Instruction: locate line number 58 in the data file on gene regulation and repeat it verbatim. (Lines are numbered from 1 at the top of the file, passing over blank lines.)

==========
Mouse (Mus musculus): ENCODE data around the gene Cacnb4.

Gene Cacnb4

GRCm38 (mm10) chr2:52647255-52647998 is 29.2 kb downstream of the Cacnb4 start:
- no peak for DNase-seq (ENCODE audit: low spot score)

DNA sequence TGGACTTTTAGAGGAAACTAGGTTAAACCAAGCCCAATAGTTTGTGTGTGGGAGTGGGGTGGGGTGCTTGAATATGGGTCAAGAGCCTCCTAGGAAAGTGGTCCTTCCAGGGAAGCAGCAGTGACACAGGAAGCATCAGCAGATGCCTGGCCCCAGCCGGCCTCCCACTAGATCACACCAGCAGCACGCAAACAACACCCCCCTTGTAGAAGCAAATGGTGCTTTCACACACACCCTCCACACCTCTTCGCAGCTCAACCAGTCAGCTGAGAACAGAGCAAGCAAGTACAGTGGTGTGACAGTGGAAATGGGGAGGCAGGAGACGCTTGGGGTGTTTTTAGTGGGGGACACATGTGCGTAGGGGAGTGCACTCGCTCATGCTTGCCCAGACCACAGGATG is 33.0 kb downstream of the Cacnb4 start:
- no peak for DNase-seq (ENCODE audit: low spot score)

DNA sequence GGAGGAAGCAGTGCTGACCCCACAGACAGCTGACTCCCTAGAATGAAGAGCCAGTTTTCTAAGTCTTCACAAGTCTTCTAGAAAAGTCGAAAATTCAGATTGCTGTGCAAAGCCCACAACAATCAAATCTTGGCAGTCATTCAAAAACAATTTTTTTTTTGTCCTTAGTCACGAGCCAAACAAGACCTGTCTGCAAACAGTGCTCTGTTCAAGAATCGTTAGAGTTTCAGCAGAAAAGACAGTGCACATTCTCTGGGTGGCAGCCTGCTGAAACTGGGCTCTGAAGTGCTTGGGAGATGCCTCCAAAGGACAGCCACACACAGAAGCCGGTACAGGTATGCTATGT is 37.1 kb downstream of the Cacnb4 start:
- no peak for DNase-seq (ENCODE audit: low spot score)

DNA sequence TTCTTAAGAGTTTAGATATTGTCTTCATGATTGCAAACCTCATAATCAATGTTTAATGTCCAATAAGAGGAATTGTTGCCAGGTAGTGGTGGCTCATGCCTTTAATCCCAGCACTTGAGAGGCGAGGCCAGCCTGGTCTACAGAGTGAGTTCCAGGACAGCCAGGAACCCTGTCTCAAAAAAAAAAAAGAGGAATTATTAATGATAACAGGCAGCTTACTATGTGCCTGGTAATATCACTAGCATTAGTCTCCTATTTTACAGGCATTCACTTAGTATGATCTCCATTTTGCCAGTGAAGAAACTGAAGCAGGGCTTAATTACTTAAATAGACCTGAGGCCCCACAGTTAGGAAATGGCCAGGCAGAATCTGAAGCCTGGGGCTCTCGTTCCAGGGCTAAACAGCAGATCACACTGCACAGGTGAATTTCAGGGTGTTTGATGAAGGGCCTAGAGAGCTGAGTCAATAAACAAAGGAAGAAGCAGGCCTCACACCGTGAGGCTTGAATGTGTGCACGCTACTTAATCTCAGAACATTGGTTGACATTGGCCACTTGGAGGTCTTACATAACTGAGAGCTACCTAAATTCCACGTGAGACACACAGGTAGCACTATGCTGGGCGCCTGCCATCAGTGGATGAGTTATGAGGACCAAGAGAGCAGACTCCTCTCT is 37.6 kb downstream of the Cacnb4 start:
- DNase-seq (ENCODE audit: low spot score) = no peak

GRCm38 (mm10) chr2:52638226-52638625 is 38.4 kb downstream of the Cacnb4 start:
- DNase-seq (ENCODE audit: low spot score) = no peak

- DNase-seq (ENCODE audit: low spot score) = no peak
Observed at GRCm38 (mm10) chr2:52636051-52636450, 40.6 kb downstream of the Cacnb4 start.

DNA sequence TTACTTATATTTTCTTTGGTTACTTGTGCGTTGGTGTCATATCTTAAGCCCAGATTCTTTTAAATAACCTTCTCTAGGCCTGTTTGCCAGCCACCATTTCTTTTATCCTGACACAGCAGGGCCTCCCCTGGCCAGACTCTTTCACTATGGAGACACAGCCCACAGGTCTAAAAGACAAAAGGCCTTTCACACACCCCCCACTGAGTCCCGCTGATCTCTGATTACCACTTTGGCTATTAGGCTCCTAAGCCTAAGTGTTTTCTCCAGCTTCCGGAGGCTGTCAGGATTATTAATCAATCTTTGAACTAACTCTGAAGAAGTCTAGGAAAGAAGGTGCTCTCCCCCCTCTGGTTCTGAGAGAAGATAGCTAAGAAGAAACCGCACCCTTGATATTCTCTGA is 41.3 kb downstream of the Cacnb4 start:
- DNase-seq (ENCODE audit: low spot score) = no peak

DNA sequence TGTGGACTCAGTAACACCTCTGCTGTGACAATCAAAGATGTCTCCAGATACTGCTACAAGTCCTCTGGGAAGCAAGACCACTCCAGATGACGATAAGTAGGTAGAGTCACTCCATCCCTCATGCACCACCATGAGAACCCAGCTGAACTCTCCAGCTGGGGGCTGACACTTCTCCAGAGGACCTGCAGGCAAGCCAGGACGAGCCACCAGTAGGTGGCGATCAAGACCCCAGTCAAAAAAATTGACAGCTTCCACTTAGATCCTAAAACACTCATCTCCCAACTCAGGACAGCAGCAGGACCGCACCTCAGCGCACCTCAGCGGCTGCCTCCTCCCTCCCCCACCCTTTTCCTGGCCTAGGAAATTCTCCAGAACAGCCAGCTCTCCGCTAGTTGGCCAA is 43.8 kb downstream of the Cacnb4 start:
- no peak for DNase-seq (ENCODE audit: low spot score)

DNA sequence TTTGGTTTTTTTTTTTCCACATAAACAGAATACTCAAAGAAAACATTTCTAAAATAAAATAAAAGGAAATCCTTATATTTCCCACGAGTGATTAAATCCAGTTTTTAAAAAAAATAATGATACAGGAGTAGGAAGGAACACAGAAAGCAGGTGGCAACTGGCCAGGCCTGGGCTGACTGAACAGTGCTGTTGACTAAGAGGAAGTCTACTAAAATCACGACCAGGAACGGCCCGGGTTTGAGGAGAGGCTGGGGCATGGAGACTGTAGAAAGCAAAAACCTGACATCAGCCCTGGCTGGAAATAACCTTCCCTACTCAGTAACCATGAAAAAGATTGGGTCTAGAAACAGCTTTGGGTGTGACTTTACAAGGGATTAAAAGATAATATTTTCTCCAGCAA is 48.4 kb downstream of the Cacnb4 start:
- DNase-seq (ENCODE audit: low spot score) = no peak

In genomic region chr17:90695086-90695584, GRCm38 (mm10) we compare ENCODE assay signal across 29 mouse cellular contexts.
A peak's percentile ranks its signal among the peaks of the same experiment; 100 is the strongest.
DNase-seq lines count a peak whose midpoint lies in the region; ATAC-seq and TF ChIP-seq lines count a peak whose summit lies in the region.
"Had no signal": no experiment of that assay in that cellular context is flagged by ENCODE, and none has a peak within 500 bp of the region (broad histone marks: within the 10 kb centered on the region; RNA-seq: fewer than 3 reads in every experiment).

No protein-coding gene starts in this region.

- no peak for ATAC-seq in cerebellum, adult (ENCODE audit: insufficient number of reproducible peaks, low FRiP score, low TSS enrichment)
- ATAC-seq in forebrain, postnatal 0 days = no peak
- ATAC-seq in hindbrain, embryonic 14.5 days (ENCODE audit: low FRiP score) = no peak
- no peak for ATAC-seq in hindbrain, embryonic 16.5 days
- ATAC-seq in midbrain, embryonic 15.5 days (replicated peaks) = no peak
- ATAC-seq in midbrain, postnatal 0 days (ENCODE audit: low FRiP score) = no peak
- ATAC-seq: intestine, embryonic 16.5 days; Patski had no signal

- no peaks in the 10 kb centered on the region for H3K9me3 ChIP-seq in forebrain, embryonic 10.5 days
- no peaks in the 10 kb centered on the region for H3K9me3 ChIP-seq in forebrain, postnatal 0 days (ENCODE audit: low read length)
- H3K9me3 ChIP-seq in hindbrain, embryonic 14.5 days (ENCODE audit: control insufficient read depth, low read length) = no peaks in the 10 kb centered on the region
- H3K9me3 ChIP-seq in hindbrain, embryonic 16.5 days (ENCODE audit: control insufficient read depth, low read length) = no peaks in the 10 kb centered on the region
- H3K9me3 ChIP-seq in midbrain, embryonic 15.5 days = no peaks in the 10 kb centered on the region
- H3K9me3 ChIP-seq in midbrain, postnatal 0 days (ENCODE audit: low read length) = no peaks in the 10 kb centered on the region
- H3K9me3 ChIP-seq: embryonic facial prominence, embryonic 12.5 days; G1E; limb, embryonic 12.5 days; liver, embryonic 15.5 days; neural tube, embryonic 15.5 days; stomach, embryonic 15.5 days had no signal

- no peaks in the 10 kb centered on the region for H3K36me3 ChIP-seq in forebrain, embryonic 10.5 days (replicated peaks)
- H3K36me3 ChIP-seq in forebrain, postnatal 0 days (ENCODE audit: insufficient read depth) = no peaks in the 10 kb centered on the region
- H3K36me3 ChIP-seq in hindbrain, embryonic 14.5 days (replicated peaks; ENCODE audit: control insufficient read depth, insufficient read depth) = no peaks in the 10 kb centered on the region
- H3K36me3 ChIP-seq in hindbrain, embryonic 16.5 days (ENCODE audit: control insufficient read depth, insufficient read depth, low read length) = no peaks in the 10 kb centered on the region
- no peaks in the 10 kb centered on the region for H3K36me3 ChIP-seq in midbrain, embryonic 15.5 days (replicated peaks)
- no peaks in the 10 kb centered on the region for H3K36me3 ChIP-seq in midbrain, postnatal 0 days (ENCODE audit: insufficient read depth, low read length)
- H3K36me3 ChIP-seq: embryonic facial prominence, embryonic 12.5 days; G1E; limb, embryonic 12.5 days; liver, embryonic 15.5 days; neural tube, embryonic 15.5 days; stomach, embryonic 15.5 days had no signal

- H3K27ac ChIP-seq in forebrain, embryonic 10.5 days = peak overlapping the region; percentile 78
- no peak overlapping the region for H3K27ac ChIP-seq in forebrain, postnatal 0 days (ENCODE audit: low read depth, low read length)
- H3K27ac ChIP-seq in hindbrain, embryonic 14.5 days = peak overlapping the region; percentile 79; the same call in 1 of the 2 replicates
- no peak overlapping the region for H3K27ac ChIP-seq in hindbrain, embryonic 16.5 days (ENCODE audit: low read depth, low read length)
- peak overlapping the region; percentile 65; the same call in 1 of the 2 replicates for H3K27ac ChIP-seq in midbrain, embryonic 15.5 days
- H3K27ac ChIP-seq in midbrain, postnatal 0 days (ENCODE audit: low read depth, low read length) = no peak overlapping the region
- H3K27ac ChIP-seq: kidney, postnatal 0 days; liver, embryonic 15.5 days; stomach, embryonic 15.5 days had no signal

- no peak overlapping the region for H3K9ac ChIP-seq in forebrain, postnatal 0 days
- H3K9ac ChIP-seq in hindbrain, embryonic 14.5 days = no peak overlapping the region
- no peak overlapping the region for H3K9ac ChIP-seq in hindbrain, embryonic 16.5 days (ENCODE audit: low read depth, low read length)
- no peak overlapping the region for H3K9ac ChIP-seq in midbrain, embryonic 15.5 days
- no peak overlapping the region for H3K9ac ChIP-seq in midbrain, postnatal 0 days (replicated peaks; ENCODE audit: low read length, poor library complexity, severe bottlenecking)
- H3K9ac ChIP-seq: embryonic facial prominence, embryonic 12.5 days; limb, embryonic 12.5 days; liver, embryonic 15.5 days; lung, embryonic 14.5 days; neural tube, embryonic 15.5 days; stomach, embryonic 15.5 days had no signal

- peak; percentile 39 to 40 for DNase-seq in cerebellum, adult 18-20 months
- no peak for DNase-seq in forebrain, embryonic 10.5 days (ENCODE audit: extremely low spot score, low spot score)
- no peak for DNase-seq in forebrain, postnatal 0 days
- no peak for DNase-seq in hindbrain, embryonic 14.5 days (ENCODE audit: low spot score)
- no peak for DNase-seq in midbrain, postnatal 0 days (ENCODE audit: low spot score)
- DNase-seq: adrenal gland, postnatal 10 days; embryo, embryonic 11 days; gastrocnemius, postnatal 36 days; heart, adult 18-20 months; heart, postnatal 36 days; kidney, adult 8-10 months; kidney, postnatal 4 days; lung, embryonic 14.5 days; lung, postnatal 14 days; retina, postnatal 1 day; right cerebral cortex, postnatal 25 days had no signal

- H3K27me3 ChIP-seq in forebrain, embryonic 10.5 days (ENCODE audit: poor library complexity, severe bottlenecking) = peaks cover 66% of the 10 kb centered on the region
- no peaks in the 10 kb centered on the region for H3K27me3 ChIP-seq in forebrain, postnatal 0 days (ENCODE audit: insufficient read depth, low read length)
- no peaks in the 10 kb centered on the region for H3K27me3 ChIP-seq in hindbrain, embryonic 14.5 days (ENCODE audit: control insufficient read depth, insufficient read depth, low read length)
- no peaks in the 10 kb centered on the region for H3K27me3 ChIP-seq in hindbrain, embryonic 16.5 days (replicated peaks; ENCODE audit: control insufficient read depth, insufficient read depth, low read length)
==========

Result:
- no peak overlapping the region for H3K9ac ChIP-seq in midbrain, postnatal 0 days (replicated peaks; ENCODE audit: low read length, poor library complexity, severe bottlenecking)